2008 Radiation Oncology Exam Cases

Physics and Dose Calculations

Which one (1) of the following types of radiation interacts primarily by loss of energy through collision with the light atomic nuclei of the absorber? (1 point)
A. X- ray photons
B. Beta particles
C. High energy protons
D. High energy electrons
E. High energy neutrons

Answer: E. The Physics of Radiation Therapy, Faiz M. Khan, Lippincott, Williams & Wilkins, Philadelphia, 2003 p 75
Objective: The terminology, principles, and units used in radiation dosimetry. AND General terminology used in radiation therapy and radiation physics.

General, Basic and Clinical Knowledge

Which one (1) of the following is TRUE with regard to oncogenes: (1 point)

A. They can explain why agents as diverse as radiation, chemicals and viruses can produce tumors that are indistinguishable.
B. Members of the ‘myc’ family are most common.
C. Presently identified oncogenes are associated with > 50% of human cancers.
D. Oncogenes are found more commonly with solid tumors and less frequently with leukemias and lymphomas.
E. A critical feature of oncogenes is that they act in a recessive fashion.

Answer: A. Objective: Basic cancer related immunology and molecular biology.
Reference: Hall EJ. Radiobiology for the Radiologist. 5th edition, Philadelphia, Lippincott Williams & Wilkins, 2000, chapter 17.

Radiation Biology and Related Topics

As surviving cells progress through the cell cycle following irradiation, they tend to become less sensitive to a second dose. TRUE or FALSE (1 point)

Answer: False. Objective: The radiation response of cells in various phases of the cell cycle.
Reference: Radiobiology for the Radiologist. Hall, 5th Ed., Chapter 5 Repair of Radiation Damage and the Dose-Rate Effect, page 70-71.

Clinical Aspects of Radiation Oncology (including imaging interpretation)

A 7-year old female spayed bulldog cross comes to your clinic for evaluation of an incompletely excised grade 2 mast cell tumor of the right lateral thigh. The owner reports that her veterinarian noted an arrhythmia 2 years ago and a heart murmur 1 year ago. After ausculting the dog again you note a left basilar ejection heart murmur.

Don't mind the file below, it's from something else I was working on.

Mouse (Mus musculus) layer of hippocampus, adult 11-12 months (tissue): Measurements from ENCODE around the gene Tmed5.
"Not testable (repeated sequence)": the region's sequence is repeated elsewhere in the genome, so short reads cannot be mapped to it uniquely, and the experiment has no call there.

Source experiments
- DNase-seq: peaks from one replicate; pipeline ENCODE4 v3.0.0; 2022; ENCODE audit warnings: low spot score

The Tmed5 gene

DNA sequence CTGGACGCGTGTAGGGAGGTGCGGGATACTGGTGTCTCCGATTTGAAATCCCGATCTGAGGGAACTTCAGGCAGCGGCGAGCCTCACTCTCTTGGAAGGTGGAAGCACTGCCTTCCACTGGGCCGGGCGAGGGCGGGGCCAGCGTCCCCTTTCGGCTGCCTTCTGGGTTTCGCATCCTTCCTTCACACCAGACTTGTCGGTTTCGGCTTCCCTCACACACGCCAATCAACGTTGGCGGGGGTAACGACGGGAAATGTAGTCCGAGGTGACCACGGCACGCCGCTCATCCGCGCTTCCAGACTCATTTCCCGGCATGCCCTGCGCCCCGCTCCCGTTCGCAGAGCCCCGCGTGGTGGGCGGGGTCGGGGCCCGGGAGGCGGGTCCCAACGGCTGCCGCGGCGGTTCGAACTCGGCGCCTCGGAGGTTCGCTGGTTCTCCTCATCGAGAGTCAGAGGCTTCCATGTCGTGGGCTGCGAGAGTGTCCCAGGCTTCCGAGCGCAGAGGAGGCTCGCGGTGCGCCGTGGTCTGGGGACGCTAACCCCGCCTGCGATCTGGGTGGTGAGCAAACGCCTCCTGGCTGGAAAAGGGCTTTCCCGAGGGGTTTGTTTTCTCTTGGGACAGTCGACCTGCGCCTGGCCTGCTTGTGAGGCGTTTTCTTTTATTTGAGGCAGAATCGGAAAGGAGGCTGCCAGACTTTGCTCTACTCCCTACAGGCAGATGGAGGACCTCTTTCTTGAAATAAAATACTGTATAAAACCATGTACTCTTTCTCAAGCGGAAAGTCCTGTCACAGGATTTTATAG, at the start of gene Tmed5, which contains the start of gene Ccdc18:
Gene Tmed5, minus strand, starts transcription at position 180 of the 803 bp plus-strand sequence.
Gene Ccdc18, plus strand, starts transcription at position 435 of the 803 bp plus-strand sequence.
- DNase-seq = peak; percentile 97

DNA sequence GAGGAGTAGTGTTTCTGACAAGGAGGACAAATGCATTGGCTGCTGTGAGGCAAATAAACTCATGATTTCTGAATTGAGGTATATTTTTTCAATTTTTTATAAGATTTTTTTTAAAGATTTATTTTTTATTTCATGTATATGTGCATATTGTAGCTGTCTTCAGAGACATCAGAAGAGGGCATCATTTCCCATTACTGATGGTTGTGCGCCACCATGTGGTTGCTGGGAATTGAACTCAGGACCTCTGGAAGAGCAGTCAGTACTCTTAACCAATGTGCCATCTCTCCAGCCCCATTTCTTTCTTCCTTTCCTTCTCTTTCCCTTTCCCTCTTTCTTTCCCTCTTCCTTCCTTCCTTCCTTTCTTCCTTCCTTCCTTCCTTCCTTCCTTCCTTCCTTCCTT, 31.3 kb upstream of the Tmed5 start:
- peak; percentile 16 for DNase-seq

See images below. Click to enlarge.

A) The following radiographic changes are present (only one (1) correct answer):

  • A. Normal heart and pulmonary vessels
  • B. Enlarged left atrium, left ventricle and venous congestion
  • C. Enlarged right atrium, right ventricle and main pulmonary artery
  • D. Enlarged heart with a globoid shape
  • E. Diffuse, miliary pulmonary metastasis

B) The most likely diagnosis is (only one (1) correct answer):

  • A. Probable diffuse metastasis
  • B. Probable heartworm disease
  • C. Probable cardiomyopathy
  • D. Probable pulmonic stenosis
  • E. Probable mitral endocardiosis

Answer to Part A: C. Answer to Part B: D. Note the normal vessels (artery and vein; size and shape) to the right cranial lung lobe on the lateral projection and the reverse “D” on the VD view. The black arrows on the VD view highlight the enlarged main pulmonary artery. Normal peripheral pulmonary vessels, enlarged right side of the heart and enlarged main pulmonary artery. These radiographic changes are consistent with pulmonic stenosis. Although this is a congenital heart defect, less severe cases may be diagnosed at an older age.
Objective: The radiographic signs of cancer in domestic animals, and other abnormalities likely to be found in diagnostic images of cancer patients. Examples include: radiography of lung metastasis; osseous and spinal neoplasia; sonography of the liver, spleen and lymph nodes; neuroimaging related to cancer. Be able to read and interpret radiographs, nuclear scans, sonograms, CT images, MR images, and port films from cancer patients.
Reference: Thrall, DE: Textbook of Veterinary Diagnostic Radiology, 5th Ed., W.B. Saunders Co., 2007, chapter 33.